Sound Transit 3, from its inception, has been a compromise between various regional interests. With likely economic trouble and a failed bridge to West Seattle, some people are interested in reopening the bargain.
Some of these people never liked taxes for transit in the first place, and seek a rhetorical opening for a redo. Others sincerely want good transit outcomes, and think that a retry might improve those outcomes. Still others are broadly supportive of Sound Transit but see an opportunity to address other priorities.
There isn’t much to say about people who don’t think transit is important, except that other parties should pay attention to who their friends are. Some people helping to tear down today’s plan won’t be there to build the next one.
People who are unhappy about how ST3 has evolved should ask themselves how those evolutions came about, and if those underlying conditions have changed. Approximately zero of them came about because the plan had too much money, which is the only thing that has changed.
Let’s take a few examples.
In my opinion, skipping First Hill twice in three ballot measures is one of the greater instances of malpractice in the history of Sound Transit. As far as I can tell, it happened because the Sound Transit staff has very little appetite for ideas that add financial and engineering risk, no matter their value to future riders, and there was no coalition of Seattle political leaders that pushed them to do the right thing. I would accept program delay in a heartbeat if we could get First Hill and keep South Lake Union, but that is totally disconnected from the reality of how a reset would go.
To take another, a Ballard/UW line is a perennial favorite among STB commenters. To be clear, I would vote for that line with no reservations. But consider:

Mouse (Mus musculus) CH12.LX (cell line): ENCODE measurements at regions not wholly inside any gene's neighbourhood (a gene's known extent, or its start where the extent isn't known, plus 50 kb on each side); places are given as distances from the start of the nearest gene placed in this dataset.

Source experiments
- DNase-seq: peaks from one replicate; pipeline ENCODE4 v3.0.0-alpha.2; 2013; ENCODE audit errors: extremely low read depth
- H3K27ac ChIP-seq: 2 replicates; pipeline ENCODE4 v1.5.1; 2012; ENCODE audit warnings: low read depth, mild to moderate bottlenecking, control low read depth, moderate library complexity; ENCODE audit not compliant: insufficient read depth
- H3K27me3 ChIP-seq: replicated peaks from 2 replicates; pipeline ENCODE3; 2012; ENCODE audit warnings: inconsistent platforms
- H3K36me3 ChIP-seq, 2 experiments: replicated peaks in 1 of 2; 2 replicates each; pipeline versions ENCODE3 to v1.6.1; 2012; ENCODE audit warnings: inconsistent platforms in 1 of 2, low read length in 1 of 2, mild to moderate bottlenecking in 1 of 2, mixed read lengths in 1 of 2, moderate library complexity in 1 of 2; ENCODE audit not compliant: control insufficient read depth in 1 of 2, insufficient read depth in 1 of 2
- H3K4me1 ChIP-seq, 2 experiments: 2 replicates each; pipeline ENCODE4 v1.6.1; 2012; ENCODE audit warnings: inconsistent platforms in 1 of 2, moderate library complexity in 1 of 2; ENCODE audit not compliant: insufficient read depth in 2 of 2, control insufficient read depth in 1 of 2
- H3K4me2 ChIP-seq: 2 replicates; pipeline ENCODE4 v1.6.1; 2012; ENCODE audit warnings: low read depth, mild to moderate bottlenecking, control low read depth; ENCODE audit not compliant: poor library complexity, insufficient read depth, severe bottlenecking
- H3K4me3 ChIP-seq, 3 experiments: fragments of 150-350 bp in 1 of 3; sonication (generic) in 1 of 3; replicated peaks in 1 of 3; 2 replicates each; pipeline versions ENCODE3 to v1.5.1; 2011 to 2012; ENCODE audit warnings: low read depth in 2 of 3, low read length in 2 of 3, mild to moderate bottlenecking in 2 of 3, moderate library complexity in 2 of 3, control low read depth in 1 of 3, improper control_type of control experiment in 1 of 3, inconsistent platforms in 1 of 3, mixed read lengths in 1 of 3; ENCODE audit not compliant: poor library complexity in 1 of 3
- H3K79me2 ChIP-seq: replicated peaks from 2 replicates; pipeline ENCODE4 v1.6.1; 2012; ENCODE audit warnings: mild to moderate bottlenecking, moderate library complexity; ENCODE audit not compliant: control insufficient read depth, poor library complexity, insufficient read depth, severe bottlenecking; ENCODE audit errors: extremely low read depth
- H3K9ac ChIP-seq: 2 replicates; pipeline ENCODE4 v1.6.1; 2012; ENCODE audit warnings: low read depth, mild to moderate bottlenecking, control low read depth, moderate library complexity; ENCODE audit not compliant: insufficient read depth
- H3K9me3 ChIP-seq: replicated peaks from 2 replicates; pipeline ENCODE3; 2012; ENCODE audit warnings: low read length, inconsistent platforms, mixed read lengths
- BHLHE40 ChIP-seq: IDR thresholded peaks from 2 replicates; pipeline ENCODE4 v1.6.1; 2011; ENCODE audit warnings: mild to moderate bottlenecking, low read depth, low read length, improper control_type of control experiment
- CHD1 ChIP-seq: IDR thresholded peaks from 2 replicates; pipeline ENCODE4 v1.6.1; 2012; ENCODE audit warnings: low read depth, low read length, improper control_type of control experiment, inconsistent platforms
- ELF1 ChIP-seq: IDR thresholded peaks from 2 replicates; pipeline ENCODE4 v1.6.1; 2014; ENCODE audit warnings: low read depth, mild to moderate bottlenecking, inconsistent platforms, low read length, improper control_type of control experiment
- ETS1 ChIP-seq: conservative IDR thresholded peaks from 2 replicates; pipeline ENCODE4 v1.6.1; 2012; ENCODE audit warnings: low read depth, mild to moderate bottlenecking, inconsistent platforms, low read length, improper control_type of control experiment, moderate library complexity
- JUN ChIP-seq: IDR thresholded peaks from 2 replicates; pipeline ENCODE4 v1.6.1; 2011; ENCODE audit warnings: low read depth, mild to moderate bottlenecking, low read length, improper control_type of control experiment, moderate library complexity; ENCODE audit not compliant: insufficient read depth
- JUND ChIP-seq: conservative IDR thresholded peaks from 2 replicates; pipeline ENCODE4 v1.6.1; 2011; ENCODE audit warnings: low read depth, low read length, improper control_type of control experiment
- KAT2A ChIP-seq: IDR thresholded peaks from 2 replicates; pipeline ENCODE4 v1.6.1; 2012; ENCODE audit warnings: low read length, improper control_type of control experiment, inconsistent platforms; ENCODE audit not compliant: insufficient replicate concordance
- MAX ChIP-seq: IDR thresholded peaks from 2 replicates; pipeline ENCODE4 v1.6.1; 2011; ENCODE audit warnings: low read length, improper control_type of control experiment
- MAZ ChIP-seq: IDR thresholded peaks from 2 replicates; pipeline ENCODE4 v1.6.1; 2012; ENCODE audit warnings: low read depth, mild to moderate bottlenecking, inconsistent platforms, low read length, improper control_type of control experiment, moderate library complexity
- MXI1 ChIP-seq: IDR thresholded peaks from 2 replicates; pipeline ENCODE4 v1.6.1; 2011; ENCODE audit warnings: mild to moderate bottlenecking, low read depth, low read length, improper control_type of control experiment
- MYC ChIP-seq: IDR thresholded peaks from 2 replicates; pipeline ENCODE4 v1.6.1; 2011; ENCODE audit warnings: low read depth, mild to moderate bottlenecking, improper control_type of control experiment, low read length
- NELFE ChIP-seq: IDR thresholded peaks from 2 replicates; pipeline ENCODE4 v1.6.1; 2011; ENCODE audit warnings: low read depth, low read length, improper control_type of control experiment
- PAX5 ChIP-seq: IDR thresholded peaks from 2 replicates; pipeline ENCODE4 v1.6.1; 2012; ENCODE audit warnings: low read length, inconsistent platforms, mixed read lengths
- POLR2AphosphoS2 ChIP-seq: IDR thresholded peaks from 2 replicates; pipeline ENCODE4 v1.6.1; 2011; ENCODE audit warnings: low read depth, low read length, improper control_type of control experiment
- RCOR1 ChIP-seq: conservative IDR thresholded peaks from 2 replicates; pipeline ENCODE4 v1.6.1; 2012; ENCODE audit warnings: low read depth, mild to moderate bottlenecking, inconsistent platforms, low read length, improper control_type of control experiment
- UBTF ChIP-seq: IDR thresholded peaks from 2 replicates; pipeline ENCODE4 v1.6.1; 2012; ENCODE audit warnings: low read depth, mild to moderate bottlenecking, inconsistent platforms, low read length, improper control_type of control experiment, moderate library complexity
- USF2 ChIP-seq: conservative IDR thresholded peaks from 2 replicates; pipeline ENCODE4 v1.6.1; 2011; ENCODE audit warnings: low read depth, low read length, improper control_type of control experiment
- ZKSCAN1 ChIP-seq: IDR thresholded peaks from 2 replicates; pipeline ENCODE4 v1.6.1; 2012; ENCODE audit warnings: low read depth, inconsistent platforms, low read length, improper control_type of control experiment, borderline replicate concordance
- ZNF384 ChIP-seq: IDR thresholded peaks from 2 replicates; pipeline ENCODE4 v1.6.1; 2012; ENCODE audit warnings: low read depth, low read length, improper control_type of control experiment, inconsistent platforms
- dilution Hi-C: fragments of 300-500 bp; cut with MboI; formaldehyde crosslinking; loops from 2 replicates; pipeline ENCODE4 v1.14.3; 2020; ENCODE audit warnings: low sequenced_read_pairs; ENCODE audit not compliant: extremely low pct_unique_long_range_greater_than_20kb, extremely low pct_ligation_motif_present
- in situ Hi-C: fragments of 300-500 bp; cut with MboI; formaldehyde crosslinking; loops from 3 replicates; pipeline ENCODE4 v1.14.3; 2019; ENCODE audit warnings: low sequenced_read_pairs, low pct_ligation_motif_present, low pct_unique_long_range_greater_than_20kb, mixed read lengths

- Many influential people believe the UW/Westlake tunnel cannot absorb the additional riders. You don’t have to agree with that analysis to understand that it exists, and from people who generally Know What They Are Talking About.
- Ballard/UW does not contain a tunnel from Westlake to Lower Queen Anne, the single most valuable stretch of rail not currently open or under construction.
- People are comparing their fantasy of a Ballard/UW line to an ST3 Ballard line that is mostly through the sausage machine. As a data point, when ST came up with some planning concepts, Seattle Subway pronounced all but one unacceptable, and added two more underground stations to the good one. And that’s before those concepts suffered a thousand cuts on their way to reality.
The pandemic has changed none of these facts, unless you think commuting is gone forever. I emphatically don’t, but if so, Ballard/UW is just as tenuous as any other transportation investment.
This is all a harmless discussion, because the ST board is not going to do anything but defer projects and value-engineer. It’s the third group — people with other priorities that see a big pile of money — that will actually be the most dangerous in the near future.
To take the most obvious example, Seattle will certainly replace the West Seattle Bridge over the next several years. This requirement is daunting, urgent, and totally unfunded. No doubt, combining the road a rail efforts into a single bridge may create efficiencies in the aggregate. But there’s certainly an opportunity to use transit funds to restore highway capacity. It will be an enormous temptation for community leaders without a strong ideological commitment otherwise.